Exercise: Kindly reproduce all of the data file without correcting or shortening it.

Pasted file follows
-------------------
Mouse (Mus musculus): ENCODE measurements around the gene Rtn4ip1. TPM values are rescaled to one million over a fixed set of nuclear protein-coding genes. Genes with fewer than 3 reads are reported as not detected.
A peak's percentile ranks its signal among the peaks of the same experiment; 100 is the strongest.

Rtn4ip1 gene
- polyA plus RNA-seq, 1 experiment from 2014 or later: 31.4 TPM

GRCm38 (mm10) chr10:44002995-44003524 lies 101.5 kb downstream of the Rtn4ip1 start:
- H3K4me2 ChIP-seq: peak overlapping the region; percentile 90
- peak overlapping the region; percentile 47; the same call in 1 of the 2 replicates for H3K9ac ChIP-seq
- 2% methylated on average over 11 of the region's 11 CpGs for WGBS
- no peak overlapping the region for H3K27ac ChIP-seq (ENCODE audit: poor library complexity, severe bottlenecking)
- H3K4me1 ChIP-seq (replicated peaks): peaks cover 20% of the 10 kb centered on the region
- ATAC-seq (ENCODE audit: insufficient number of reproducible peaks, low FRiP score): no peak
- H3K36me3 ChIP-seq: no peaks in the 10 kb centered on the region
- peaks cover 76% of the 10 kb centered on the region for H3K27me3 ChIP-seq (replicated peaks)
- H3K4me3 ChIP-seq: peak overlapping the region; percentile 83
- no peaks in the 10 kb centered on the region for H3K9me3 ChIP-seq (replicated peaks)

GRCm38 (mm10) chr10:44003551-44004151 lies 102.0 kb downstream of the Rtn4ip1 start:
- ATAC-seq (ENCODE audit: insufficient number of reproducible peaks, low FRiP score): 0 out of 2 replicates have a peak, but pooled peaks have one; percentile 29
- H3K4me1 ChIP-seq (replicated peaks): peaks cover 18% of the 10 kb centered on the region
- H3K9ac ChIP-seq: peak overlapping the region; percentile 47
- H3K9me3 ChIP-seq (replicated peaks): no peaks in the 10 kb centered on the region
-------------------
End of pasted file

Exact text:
Mouse (Mus musculus): ENCODE measurements around the gene Rtn4ip1. TPM values are rescaled to one million over a fixed set of nuclear protein-coding genes. Genes with fewer than 3 reads are reported as not detected.
A peak's percentile ranks its signal among the peaks of the same experiment; 100 is the strongest.

Rtn4ip1 gene
- polyA plus RNA-seq, 1 experiment from 2014 or later: 31.4 TPM

GRCm38 (mm10) chr10:44002995-44003524 lies 101.5 kb downstream of the Rtn4ip1 start:
- H3K4me2 ChIP-seq: peak overlapping the region; percentile 90
- peak overlapping the region; percentile 47; the same call in 1 of the 2 replicates for H3K9ac ChIP-seq
- 2% methylated on average over 11 of the region's 11 CpGs for WGBS
- no peak overlapping the region for H3K27ac ChIP-seq (ENCODE audit: poor library complexity, severe bottlenecking)
- H3K4me1 ChIP-seq (replicated peaks): peaks cover 20% of the 10 kb centered on the region
- ATAC-seq (ENCODE audit: insufficient number of reproducible peaks, low FRiP score): no peak
- H3K36me3 ChIP-seq: no peaks in the 10 kb centered on the region
- peaks cover 76% of the 10 kb centered on the region for H3K27me3 ChIP-seq (replicated peaks)
- H3K4me3 ChIP-seq: peak overlapping the region; percentile 83
- no peaks in the 10 kb centered on the region for H3K9me3 ChIP-seq (replicated peaks)

GRCm38 (mm10) chr10:44003551-44004151 lies 102.0 kb downstream of the Rtn4ip1 start:
- ATAC-seq (ENCODE audit: insufficient number of reproducible peaks, low FRiP score): 0 out of 2 replicates have a peak, but pooled peaks have one; percentile 29
- H3K4me1 ChIP-seq (replicated peaks): peaks cover 18% of the 10 kb centered on the region
- H3K9ac ChIP-seq: peak overlapping the region; percentile 47
- H3K9me3 ChIP-seq (replicated peaks): no peaks in the 10 kb centered on the region